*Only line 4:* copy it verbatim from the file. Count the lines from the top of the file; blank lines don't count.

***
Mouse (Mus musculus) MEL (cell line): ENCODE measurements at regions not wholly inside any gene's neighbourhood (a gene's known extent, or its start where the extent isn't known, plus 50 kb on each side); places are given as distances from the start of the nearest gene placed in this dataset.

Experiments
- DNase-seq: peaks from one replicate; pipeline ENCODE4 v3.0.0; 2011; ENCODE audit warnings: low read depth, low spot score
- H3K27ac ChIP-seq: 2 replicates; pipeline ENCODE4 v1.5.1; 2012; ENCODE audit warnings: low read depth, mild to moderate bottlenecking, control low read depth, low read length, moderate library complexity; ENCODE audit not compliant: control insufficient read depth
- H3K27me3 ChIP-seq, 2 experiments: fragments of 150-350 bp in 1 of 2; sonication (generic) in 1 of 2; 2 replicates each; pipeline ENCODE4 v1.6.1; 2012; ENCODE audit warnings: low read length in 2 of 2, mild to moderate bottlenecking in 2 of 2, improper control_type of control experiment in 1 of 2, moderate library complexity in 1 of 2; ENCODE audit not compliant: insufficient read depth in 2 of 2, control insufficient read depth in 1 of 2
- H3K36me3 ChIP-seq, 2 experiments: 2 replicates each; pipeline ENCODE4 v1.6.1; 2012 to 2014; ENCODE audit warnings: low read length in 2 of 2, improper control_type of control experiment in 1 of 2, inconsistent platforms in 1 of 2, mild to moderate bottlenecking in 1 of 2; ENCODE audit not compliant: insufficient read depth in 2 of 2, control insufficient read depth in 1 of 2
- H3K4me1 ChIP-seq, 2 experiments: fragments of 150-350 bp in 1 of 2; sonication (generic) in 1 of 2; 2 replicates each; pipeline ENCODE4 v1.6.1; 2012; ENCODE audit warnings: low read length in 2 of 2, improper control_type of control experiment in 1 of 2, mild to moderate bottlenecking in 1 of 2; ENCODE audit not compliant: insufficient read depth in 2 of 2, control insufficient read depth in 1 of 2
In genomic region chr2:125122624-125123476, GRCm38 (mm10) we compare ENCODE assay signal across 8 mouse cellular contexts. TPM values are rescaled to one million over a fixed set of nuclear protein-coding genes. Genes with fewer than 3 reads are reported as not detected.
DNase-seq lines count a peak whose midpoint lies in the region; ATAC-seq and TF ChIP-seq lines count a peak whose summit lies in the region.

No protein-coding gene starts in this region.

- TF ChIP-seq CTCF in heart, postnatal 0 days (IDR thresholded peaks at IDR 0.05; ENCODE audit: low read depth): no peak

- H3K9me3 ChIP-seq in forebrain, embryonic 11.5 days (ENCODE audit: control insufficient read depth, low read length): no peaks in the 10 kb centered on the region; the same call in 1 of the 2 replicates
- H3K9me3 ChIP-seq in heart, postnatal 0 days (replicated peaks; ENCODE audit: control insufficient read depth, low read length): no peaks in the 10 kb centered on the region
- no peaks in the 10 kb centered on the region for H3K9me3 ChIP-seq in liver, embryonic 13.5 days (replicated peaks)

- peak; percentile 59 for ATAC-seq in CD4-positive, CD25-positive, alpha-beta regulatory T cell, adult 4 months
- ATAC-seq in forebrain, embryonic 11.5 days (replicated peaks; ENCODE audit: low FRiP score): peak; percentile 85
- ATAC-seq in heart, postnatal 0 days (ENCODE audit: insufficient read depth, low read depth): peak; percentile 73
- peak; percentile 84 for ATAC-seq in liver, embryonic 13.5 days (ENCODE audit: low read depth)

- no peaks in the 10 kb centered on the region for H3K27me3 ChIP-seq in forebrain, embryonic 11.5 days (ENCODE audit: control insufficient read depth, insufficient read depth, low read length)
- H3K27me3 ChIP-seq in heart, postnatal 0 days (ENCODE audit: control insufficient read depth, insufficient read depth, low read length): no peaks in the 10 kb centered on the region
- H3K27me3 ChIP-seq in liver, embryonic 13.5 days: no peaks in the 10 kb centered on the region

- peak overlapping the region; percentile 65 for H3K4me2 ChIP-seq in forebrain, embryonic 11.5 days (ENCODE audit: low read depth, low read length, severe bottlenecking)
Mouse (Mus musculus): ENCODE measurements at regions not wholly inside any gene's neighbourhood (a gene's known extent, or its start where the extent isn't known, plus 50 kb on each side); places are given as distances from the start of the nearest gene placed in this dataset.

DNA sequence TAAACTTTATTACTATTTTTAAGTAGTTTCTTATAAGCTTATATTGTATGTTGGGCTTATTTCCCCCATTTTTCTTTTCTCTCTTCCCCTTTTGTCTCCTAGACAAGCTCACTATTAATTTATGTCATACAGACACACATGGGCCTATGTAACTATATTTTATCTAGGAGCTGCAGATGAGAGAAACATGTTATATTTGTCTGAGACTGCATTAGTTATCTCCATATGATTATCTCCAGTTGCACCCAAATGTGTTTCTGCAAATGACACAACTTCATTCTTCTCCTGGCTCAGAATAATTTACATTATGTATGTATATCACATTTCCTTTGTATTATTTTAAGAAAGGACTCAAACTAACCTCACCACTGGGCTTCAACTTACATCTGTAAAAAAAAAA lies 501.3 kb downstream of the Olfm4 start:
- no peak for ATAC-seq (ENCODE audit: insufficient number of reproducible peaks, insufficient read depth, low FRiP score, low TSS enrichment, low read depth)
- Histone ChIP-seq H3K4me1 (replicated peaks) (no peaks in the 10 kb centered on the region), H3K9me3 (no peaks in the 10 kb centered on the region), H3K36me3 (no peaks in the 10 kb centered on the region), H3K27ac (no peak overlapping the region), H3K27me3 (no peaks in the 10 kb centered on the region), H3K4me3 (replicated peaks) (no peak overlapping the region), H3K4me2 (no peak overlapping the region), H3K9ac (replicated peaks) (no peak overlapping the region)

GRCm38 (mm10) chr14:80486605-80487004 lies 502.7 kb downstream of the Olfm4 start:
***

- H3K27ac ChIP-seq: 2 replicates; pipeline ENCODE4 v1.5.1; 2012; ENCODE audit warnings: low read depth, mild to moderate bottlenecking, control low read depth, low read length, moderate library complexity; ENCODE audit not compliant: control insufficient read depth